“This is where my gender saved me from getting my ass kicked.”
On the lamp post in front of The Hills at Spring Street apartment complex at 4341 Spring Street, La Mesa, California – across the street from the Spring Street Trolley Station
It was late at night – maybe 2 or 3 AM. I was coming home from a party or something; I don’t really remember. I pulled into my apartment complex’s parking lot only to find all of the available parking was gone. Later I’d learn that the appropriate thing to do in this situation would be to park at the trolley station. But I was new to town and was intimidated by the prospect of walking alone at night past the people who called the Spring Street Station home.
I noticed somebody else couldn’t find parking and parked in front of the complex’s maintenance storage garage. I decided to follow suit, parking in front of the adjacent garage, figuring maintenance could still gain access to it, and I would move my truck first thing in the morning. What I was soon to learn was that these garages weren’t used by maintenance, but rather rented to a few tenants to park their cars.
The next morning I didn’t have a chance to move my truck before I was awoken by someone banging angrily on my door with his fist.
“MOVE YOUR FUCKING TRUCK! YOU BLOCKED ME IN YOU ASSHOLE! WAKE THE FUCK UP AND MOVE YOUR FUCKING TRUCK!”
My license plate was on record with the apartment complex, so he must have contacted them, and found my apartment number that way. His yelling and pounding on my door went on for a good ten minutes. This man sounded angry and violent. I wasn’t about to open the door while he was standing there. As soon as he left, I quickly got dressed and went to move my truck. He was standing there waiting for me.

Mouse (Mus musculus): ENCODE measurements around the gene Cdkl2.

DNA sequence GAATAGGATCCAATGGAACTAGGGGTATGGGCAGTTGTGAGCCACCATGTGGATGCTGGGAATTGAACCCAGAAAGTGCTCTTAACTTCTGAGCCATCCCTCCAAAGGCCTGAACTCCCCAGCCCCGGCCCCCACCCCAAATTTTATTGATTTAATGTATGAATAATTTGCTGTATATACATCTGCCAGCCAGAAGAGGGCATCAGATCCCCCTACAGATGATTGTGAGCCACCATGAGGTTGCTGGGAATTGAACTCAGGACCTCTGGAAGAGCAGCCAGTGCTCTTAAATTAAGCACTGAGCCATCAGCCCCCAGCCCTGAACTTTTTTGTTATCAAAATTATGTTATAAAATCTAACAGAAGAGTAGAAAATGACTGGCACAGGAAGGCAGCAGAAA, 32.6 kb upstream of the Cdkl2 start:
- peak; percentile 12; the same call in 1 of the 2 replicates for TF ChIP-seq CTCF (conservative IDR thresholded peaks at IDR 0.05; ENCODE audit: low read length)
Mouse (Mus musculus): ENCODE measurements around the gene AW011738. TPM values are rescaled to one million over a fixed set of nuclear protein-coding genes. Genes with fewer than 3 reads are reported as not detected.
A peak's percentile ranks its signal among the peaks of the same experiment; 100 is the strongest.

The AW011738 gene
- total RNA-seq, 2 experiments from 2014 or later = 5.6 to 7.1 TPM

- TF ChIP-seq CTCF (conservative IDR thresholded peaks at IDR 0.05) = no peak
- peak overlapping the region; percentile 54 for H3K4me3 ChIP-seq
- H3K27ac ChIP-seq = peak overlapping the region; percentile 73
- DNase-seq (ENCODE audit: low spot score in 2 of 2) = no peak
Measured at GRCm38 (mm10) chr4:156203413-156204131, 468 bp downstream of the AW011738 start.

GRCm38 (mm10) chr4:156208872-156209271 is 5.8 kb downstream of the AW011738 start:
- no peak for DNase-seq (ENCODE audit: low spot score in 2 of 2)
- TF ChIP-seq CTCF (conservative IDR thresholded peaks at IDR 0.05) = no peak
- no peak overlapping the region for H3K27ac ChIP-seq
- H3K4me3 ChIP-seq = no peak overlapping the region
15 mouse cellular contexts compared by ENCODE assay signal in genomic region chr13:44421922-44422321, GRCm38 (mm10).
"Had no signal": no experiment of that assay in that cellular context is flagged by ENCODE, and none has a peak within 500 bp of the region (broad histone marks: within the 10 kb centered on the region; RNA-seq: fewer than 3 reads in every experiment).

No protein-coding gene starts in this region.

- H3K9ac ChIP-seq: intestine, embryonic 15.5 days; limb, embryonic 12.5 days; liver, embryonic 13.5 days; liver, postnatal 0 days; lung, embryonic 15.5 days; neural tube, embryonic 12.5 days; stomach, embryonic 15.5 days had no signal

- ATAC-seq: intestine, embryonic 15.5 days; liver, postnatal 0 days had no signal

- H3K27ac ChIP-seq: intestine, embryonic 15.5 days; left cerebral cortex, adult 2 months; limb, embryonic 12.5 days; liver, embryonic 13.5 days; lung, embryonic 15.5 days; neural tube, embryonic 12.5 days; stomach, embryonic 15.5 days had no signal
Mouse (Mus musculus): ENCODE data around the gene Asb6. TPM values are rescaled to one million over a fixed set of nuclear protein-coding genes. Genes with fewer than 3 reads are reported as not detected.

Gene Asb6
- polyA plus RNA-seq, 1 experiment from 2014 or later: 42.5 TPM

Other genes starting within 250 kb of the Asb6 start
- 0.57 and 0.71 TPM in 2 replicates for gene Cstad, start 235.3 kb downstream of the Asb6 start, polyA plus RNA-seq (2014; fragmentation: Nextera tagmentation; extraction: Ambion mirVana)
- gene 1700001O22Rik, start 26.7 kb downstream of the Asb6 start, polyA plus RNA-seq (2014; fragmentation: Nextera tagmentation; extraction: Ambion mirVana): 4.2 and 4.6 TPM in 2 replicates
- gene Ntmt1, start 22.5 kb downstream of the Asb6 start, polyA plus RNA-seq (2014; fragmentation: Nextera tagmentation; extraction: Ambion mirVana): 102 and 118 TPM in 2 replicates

“Is this your truck?”, he asked.
“Yes, I’m so sorry, there was nowhere to park last night, and I thought it was just storage inside, and I was planning to move it as soon as I woke up this morning, and I really didn’t think I’d be blocking anybody in, I’m so sorry!”
I was frantic with tears in my eyes about the impending fist I was about to take to my left eye socket.
“Hey. It’s OK. You made a mistake. As long as it doesn’t happen again, we’ve got no problem here.”
His tone changed like that. I’m not sure exactly why it changed so suddenly, but I have to think it had something to do with the fact that I’m a woman. My guess is he saw my truck, and assumed a guy drove it. And I’m still speculating here, but I think that he felt it was socially acceptable to be menacing and threatening and violent towards another guy, but not towards a woman. Of course, the tears in my eyes and panic in my voice probably also helped protect me from his wraith.
I moved my truck and never saw or spoke to that neighbor again.